As industry anticipation has been building that key industry players might finally hone measurement tools to help craft a long-need at-retail metric, announcements from both Nielsen In-Store (the new unit of VNU), and POPAI regarding the next phases of their respective retail market research initiatives is heating up interest in the heart of the spring conference season.
As initially launched, the two groups' metrics efforts were both different and complimentary in their approach. The POPAI study attempts to study shopper engagement, showing not just where shoppers moved within a store, but also what they did right before they bought. It attempts to show the purchase "trigger", and so it seeks to measure response to marketing/advertising. The Pioneering Research for an In-Store Metric (PRISM), a consortium of advertisers and retailers led by P&G and Wal-Mart under the auspices of the In-Store Marketing Institute, made some progress on the counting issue last year. This system initially used infrared technology to track shoppers in stores, in an attempt to define "opportunity to see" parameters. But both initiatives are now evolving in scope–and remain complimentary not competitive in approach.
Speaking at conference at GlobalShop in Las Vegas in March, George Wishart, global managing director, Nielsen In-Store, announced that the PRISM consortium is now preparing for a May 07 launch of PRISM II, the second phase of PRISM. (Last Dec. 6, the Consortium named Nielsen In-Store division as its syndication partner.) Wishart outlined the essential differences between PRISM I and PRISM II. While the first PRISM initiative established that an in-store GRP could be constructed using correlation between sales and "opportunity to see", no useful data was mined–it was really more "a test of the system" according to Wishart. But PRISM II will, according to Wishart, "scale the initiative, provide richer data, and provide data at store level. " PRISM I, using bi-directional sensors, measured store traffic against sales; PRISM II will use bi-directional sensors plus "new technologies" (unspecified due to proprietary rights) to measure store traffic and also "in-store promotions" i.e. measurement of in-store displays, signage, digital messaging, etc. (But Wishart added that PRISM II is not about compliance testing per se. The system will attempt to measure what is in the aisles and on shelves in terms of promotions, but will not measure the "compliance" of a particular campaign or promotion.) Also key to PRISM II will be its 26-week duration, so that "seasonality" can be measured.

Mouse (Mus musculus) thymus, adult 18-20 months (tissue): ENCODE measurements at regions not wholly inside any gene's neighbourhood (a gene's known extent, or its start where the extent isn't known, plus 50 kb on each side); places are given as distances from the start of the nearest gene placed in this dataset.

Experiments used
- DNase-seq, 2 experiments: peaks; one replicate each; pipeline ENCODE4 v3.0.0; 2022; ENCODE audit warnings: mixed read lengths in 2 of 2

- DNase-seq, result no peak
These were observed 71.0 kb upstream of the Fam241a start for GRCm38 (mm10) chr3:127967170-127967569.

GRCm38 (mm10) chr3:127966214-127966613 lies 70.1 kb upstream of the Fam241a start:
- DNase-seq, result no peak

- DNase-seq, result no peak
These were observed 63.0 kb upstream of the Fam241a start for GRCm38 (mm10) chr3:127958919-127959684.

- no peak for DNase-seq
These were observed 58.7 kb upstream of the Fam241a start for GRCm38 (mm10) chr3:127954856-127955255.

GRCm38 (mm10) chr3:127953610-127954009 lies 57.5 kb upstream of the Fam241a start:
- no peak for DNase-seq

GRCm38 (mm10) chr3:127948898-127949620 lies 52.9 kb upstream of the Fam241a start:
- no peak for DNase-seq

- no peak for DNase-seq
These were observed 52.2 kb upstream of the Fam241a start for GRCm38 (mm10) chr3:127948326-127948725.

The May national rollout will involve F/D/M (food, drug, mass merchandise) retailers who are part of the PRISM consortium. (Original consortium members were Albertsons, Kroger, Walgreens and Wal-Mart and manufacturers 3M, Walt Disney, Coca-Cola, Kellogg, Miller Brewing and P&G.) Consortium members will get data immediately, with syndication in 2008 as the ultimate goal.
PRISM I involved four retailers, in six markets. PRISM II has a goal of involving sixteen retailers. PRISM is still recruiting to meet that goal.